By CALVIN PATTEN
When I was 13, I got really into Nirvana. Like many people, something about Cobain’s lyrics, sound and story captured my adolescent attention. I downloaded all of the songs I could find and bought a Nirvana shirt at JC Penny’s and for the first time in my life was truly a fan of an artist. Somehow, these grunge dudes from 15 years prior had made music that captured my frustration and angst and general discomfort with the world.
For the next few years, I used YouTube to find new music. I listened to some really regrettable music, but I also started to find things that I liked but had not really been exposed to previously. Among them was Kanye West, whose hits I would occasionally listen to. Somehow I learned about GOOD Fridays and, always one to take advantage of easy to find free music, downloaded the tracks. I immediately found some of the most beautiful, enticing music I had ever heard. That Christmas, I received My Beautiful Dark Twisted Fantasy and my life was changed.
From then until I left home for Cornell, Fantasy was always on in my car. I knew (and still know) every word to every song. Subsequently, Kanye quickly imprinted himself on my brain. I can listen to “Runaway” and almost cry with him about self-hatred or “Monster” and erupt in accordance with Nicki’s uncontainable aggression or “Gorgeous” and consider the ramifications of existing racism. For a middle class white kid growing up on his family farm in the middle of nowhere, this was not just music, it was a gasp of fresh air. To listen to someone just pour himself out over some of the most beautiful tracks ever composed was a transcendent experience that changed many of my preconceived notions of art.
Fantasy only briefly tempered my interest in other music — as I familiarized myself with it, I was left burrowing deeper into music, especially hip-hop. My initial forays were largely limited to commercially recognizable artists, but I gradually expanded my horizons. Around that time, I discovered DatPiff and started downloading the hyped mixtapes of the day. Instead of merely passively consuming music that was placed in front of me via the radio or television, I gradually started to search out new acts and projects. Mixtapes by Meek Mill, Kendrick Lamar, J. Cole, Freddie Gibbs and many others quickly found their way onto my IPod. And as I walked around Cornell as a freshman, scared and confused by the size of the school and the various new demands, at least I had all these exciting artists and mixtapes tucked into my pocket. I will not claim to be the first onto the scene for any artist, but it still left me feeling like I had a secret and a friend.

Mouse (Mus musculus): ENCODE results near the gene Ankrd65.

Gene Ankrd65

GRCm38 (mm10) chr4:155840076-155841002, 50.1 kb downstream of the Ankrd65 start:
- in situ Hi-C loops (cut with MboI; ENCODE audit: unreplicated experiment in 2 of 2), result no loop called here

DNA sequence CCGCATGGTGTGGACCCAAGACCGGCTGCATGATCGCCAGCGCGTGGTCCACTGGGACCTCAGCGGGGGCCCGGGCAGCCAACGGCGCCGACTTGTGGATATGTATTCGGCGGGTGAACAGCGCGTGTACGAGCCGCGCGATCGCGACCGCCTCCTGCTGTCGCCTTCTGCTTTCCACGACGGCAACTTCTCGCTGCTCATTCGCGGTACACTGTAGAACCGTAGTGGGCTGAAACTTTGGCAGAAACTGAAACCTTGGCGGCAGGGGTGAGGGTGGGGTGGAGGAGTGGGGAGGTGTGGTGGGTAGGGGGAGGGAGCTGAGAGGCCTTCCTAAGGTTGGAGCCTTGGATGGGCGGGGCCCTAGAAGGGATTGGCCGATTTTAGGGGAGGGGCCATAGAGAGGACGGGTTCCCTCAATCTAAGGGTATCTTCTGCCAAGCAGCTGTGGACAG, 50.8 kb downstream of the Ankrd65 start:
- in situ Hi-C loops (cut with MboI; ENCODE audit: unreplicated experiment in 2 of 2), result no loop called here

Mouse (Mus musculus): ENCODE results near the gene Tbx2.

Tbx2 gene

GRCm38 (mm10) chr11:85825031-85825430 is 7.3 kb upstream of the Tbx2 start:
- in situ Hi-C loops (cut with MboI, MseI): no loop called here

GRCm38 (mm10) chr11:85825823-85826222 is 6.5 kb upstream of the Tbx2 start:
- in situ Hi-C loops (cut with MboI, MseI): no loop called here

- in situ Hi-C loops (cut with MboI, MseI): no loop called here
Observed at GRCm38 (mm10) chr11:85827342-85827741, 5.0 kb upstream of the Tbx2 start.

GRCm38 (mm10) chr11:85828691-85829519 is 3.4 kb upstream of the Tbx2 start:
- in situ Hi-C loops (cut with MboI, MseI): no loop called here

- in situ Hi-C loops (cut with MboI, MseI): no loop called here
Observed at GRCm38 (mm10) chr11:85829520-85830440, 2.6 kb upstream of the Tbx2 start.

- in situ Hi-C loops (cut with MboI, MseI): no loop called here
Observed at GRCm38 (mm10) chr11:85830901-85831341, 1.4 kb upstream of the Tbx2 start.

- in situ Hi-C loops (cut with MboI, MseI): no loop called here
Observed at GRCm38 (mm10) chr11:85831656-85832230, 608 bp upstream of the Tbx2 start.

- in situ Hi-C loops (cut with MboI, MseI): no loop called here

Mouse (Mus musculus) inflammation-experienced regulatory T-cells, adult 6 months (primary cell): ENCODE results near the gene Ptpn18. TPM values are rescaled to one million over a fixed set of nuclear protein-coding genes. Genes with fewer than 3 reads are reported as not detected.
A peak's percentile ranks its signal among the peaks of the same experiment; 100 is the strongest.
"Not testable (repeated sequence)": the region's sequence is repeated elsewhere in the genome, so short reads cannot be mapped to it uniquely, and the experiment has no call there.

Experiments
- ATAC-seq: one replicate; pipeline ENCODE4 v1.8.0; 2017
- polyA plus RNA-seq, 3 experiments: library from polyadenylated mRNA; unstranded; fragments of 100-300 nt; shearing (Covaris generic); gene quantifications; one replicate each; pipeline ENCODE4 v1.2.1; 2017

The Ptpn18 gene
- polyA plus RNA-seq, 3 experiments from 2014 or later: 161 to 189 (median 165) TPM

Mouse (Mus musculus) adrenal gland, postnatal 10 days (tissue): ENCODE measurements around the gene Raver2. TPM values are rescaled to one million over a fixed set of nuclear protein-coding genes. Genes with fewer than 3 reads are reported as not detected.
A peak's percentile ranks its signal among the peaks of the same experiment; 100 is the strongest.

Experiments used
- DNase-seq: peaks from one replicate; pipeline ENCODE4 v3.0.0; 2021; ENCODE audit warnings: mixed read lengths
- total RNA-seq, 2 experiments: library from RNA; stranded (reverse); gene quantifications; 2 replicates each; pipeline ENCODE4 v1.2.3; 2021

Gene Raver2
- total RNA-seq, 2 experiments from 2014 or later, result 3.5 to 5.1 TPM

The last three years have seen me grow as both a music consumer and as a person. While hip-hop is still my most listened to genre, I have found myself enamored with artists from a vast swath of musical styles. It has been incredibly exciting to find new bands or acts, and I try and spend a lot of time listening to new projects. This is what led me to The Sun — I started reading all the music reviews it published, searching for good albums. Finally, fall of my junior year I made up my mind that I could do a passing job writing about music and sent in an email. What I quickly found was that, for me, writing for The Sun was not actually about being published, but instead was a weekly challenge to experience a piece of art and articulate my feelings about it. Finding time in between all the problem sets and studying and pressure of impending reality to really listen and consider a project in a critical lens helped me balance myself and find a voice; it kept me sane.
As you possibly inferred, this is my final column. I graduate this month, headed off to new and different things. It is an event that incurs both handwringing and celebration. But through whatever passes, I know that I have music and a critical opinion and Kanye West’s Fantasy. Is it enough to get me a job? Almost certainly not. I recognize my limitations. But it is enough to accompany, challenge and encourage me. One of the most upsetting things I have personally experienced in my time at Cornell is a general flight of enthusiasm. For people, for my studies, for my potential — a couple years here and you are left questioning what it is you ever saw. Music has been the most significant thing that has defied that trend: Every great new band and album continues to be a legitimate source of inspiration and joy.
And for this, I really have to thank Kanye. Maybe I would have found out the beauty that lay beneath the top 40 veneered surface anyways, but between GOOD Fridays and Fantasy he genuinely changed what I believed music could do to a person spiritually. And from him to Kendrick to Danny Brown to Radiohead to Majical Cloudz to War on Drugs, I have spent the last few years on an accelerating free fall of musical discovery. Ultimately, what can I say? Yeezy taught me.